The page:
During an interview with the Times of India, his sister, Dr Chitra Senthilkumar, shared her sentiment, reminiscing about her brave brother,
“He was quite dedicated and completed various courses, including commando course, improvised explosive devices and winter warfare course. I remember clearly — he had written to our mom, Amirthavalli after his battalion was moved to the insurgency-infested area in Jammu & Kashmir. He was excited and had said he was waiting for an opportunity to prove his mettle. On May 14, 1999, he made his last-ever call to amma, and said, ‘I’ll get you a Vir Chakra. I love you all. Do take care of yourself, Chithra and Revathi. He came back home wrapped in the Indian Tricolour… And yes, he did get my mother, a Vir Chakra…”
Lance Naik Nirmal Singh
Lance Naik Nirmal Singh was not able to spend more than a year in his five years of marriage with his wife, Jaswinder Kaur. Leaving behind his 3-year-old son, he sacrificed his life for the country.
During an interview with Tribune, his wife shared her love and feelings for her martyred husband saying,
“My son was only three years old when my husband sacrificed his life atop Tiger Hill. I had been married to him for only five years then. I lived with my husband for only a year when his unit was at Pathankot. A month before he died, he was posted in the Kargil sector. They were celebrating victory atop Tiger Hill when he was shot in the chest. I’ve lived all these years without him, and our son has been brought up amidst stories of gallantry. I’m ready to send my son to the armed forces.”
Major Rajesh Singh Adhikari
Major Rajesh Singh Adhikari was married for ten months when he had to leave for the Kargil war. In one of his last letters to his wife, Kiran, he wrote that he was not sure if he would return. He requested her that if he did not return, Kiran shall take their unborn child to Kargil once and show the place where his father fought against the enemies. His wife, who was pregnant at that time, wrote a letter to him in response, which did reach him but was never read by him.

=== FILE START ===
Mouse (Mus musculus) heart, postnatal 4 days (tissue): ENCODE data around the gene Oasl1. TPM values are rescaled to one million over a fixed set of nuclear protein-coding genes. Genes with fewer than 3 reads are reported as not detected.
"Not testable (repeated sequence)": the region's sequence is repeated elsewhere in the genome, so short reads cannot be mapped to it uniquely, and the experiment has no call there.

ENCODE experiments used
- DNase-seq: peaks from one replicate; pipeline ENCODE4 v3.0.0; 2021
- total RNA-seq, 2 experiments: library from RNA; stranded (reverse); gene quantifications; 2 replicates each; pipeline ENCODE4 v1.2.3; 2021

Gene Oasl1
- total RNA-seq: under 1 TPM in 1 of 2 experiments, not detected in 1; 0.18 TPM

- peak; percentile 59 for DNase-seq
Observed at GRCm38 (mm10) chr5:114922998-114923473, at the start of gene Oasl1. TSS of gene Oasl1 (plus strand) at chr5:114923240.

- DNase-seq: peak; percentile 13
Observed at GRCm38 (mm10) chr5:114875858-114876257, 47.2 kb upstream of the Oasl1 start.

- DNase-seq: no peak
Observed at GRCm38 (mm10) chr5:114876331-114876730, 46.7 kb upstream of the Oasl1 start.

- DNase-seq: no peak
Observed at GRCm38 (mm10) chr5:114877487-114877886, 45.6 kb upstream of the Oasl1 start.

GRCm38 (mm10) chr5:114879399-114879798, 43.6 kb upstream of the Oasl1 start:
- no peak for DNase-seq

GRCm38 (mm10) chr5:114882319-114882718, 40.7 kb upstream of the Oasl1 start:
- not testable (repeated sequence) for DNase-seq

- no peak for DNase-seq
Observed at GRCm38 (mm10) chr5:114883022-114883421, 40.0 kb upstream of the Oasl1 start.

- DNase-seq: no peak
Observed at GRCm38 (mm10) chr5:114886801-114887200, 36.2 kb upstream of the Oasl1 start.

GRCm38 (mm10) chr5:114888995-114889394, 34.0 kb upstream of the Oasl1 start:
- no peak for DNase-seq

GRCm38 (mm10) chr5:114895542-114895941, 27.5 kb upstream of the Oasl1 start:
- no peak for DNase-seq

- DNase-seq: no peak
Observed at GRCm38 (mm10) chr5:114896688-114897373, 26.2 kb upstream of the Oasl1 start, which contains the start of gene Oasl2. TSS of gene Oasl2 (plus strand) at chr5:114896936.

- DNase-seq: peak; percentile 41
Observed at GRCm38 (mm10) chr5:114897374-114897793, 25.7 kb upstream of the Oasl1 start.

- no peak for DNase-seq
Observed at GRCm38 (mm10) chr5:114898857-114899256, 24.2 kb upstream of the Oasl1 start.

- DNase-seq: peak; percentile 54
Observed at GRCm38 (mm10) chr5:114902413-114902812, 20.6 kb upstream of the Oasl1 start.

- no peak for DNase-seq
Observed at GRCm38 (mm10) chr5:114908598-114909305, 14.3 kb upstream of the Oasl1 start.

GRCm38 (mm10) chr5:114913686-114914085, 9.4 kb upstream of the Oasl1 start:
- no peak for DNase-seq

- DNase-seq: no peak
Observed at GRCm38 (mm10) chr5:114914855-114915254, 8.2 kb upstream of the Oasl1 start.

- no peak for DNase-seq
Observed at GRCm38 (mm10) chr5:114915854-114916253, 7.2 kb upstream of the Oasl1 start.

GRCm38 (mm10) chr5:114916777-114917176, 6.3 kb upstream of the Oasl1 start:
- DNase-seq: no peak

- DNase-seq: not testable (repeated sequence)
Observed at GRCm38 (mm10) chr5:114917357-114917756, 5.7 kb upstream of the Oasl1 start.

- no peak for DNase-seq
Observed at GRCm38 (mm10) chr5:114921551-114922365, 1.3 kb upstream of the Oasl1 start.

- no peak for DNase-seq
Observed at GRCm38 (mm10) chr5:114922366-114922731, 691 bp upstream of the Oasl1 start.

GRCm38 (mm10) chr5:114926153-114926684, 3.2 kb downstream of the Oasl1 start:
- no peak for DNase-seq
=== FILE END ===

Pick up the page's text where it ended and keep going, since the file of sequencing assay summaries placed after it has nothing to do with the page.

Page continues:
During an interview with Readoo, his wife shared some part of the letter she had written,
“It doesn’t matter if I deliver a baby girl or a boy, if you come back I shall be happy, and if you don’t I shall be proud to be a martyr’s wife, but one thing I would want to promise you via this letter that I shall not just show them Kargil but will also ensure they too become a soldier like you.”
Captain Anuj Nayyar
Anuj Nayyar, who attained martyrdom at just 24 years of age, was fast and brave since childhood. It is said that nothing can be more painful for a father than performing his son’s last rites, but for Captain Nayyar’s father, this ill-faith was equal to the crown of his head.
During an interview with the Deccan Herald, his father, Professor Nayyar, shared some memories of his son’s childhood,
“His Maths teacher used to call him ‘a bundle of energy’ as he was always on the run. He was the most notorious student in his class. Even though he was a brilliant child, tired of his regular mischief, his teacher had once written on the notice board, ‘I want Anuj – dead or alive’! He was the best volleyball player in his school. We used to tell him not to play because he ruined his shirt. From then on, he used to take off his shirt and play. Then we told him, his vest was getting dirty so he should not play the game. But then, he took off his vest too and played! With a mind like his, how could one stop him from doing what he wanted to, for the country?”
‘Senaraksh’ salutes the soldiers who were martyred in Kargil and the ones who are still serving.